And those dog bowls? Hilarious! I don't want my girls trying that right now though, they'd never stop, and we'd be banned from better restaurants. (I live in the town where one of your commenters here got tossed out of a California Pizza Kitchen because they don't allow strollers, even if they are "needed" for special kids).

  9. "Special Powers" is cute and would work well for parents of younger children. Me, I'm just glad they don't say "crippled" like they all used to. If people ask me what's "wrong" with me I usually reply, "nothing" because nothing is WRONG with me.

    Sometimes I'm in a teaching mood. And sometimes I ask why they want to know which, hopefully, shows them they're being intrusive. And also makes them think about their right to ask impertinent questions of strangers.

    It mostly depends on how the question is asked and why. Whichever word you choose, just don't feel obligated to reply. It's really nobody's business but your own.

  10. Good point Lisa. With people out of the loop "Special Needs" is shorthand to get them in the right mindset - we found this when organising a party for Ashley and going on holiday too. Most folk close to us don't need to use a descriptive phrase - Ashley is Ashley. I too am glad that truly offensive words like "Retarded" and "crippled" are out of use now. We usually say Ashley has his challenges. Because that's what they are. He is a sparkling little personality and he is developing. But when you compare him to a "normal" 5 year old (which we all do, don't we?) well, he has his challenges.
    Love the rocket boots and magic boots!

  11. Wow, I'm not sure what to say except that it is great that you post everyone's opinion on the matter. You're a true diplomat.

  12. Wow...I am shocked to hear "special needs" is demeaning and degrading...huh? It's as though the commenter believes this phrase is the new "R-Word." MY son IS not special needs, he HAS special needs. He wears hearing aids, glasses, orthotics, he goes to a special school, he receives outside therapy...all of these things are special!

    I think that if people used "special powers" for a while, people would start to take offense to that. The truth is people don't want to hear any label associated with disabilities applied to their child. Most likely because none of us wants our kiddos to face these problems, so it's another reminder.

    I love my son more than anything in the world, but I sure wish his chromosome were whole!

    1. Same. Special needs is good but special powers really doesn't sit well with me. It makes it sound like the person is magical from Harry Potter or something to be honest.

  13. So, not to correct you on what your own daughter said, but Sabrina said that Max "needs special needs," not "has special needs." Which I LOVED, because of the double meaning there: his Maxness requires people to treat him with a bit of specialness, which in turn makes them look at their OWN specialness. And that's exactly what happened with the frank-bowl (klassy!) people: they treated him with greater-than-usual care and consideration, and they in turn had a special connection and tuning-in and awareness that helped THEM. They'll remember the interaction.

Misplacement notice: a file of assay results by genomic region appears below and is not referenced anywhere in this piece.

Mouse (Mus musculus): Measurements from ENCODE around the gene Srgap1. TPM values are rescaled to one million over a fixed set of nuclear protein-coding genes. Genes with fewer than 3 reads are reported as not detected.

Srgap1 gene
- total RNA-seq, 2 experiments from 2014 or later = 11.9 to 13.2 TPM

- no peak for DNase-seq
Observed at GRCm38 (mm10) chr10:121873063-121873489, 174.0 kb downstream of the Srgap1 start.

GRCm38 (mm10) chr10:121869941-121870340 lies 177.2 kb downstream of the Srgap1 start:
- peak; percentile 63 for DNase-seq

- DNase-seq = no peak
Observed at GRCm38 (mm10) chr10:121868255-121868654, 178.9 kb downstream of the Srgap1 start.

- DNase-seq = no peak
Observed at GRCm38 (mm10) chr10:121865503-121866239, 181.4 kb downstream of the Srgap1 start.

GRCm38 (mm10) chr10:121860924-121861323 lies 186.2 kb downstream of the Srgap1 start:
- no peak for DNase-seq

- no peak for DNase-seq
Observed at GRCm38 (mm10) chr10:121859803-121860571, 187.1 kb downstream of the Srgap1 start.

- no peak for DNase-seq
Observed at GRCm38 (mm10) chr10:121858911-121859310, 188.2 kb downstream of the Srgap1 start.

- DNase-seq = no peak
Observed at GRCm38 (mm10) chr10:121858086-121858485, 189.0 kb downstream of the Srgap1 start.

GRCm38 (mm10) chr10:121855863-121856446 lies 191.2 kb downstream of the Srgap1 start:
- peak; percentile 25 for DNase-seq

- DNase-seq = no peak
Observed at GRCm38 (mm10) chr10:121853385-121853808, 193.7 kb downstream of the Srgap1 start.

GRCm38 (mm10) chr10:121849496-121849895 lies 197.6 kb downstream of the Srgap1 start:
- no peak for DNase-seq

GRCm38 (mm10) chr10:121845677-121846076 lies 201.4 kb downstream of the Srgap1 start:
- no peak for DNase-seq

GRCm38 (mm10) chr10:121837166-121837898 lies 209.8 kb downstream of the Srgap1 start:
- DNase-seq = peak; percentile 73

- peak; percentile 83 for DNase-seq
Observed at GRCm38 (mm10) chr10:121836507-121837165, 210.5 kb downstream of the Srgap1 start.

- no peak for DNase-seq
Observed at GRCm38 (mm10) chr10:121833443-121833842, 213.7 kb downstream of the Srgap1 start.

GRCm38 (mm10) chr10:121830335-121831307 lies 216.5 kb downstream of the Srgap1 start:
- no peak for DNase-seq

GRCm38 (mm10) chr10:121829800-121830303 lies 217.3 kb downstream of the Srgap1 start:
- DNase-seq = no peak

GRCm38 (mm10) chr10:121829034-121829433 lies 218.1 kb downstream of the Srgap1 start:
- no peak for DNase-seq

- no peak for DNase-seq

So yes, "special needs" is a flawed term, but I don't think it should be scrapped. As Candice said, ANY word is going to have baggage and require reflection. (I think of how as a country we've cycled through words for "African-American" in the last 300 years.) We are all special, absolutely. And it would be great if we could use a more specific term that shows HOW we are special. AND I don't think we should dismiss what people WANT to be called.

    But there's also power in community: whether someone has CP, MD, MS, a spectrum diagnosis, it's good to have SOME kind of umbrella term that shows the COMMUNITY is a force to be reckoned with and deserves a place at the table.

    And FWIW, I also remember being corrected in the early '90s for saying "disabled." Then it was "differently abled." Labels come and go. What matters most is how we treat each other.

    All THAT said, I do like "special powers"!

  14. Love all this feedback.

    As much as I dislike labels, as much as I want people to just treat Max with respect, as Margie gets at, sometimes they do come in handy. I'm obviously not going to entirely scrap "special needs" from my vocabulary—as Squillo and Lisa point out, that instantly recognizable phrase can come in handy sometimes. "Special powers" obviously won't work on, say, an insurance claim form!

    Oh, and Margie, I so love "his Maxness requires people to treat him with a bit of specialness." But I still prefer "special powers" because it's positive—and it might open up some good discussions.

    As with everything in parenting, I'll have to keep figuring this out as I go along.

  15. I say special needs, but generally make a point to say that ALL children have special needs, some more special than others. I love the response grouchy lady and fry guy gave you-gave me a smile :)

  16. I love that! I am going to have to steal it if that's ok.

    I love when grumpy people are transformed by our kids with their "special powers." It always makes me wonder if there is some back story. Did they/do they have a family member who is similar? What's their history?

    Whatever, it doesn't matter. I have been told by many people that my son has "made their day" and I have seen many a crab turned around by my son's smile and various hijinks and well, that makes MY day for sure!

  17. Hot Topic!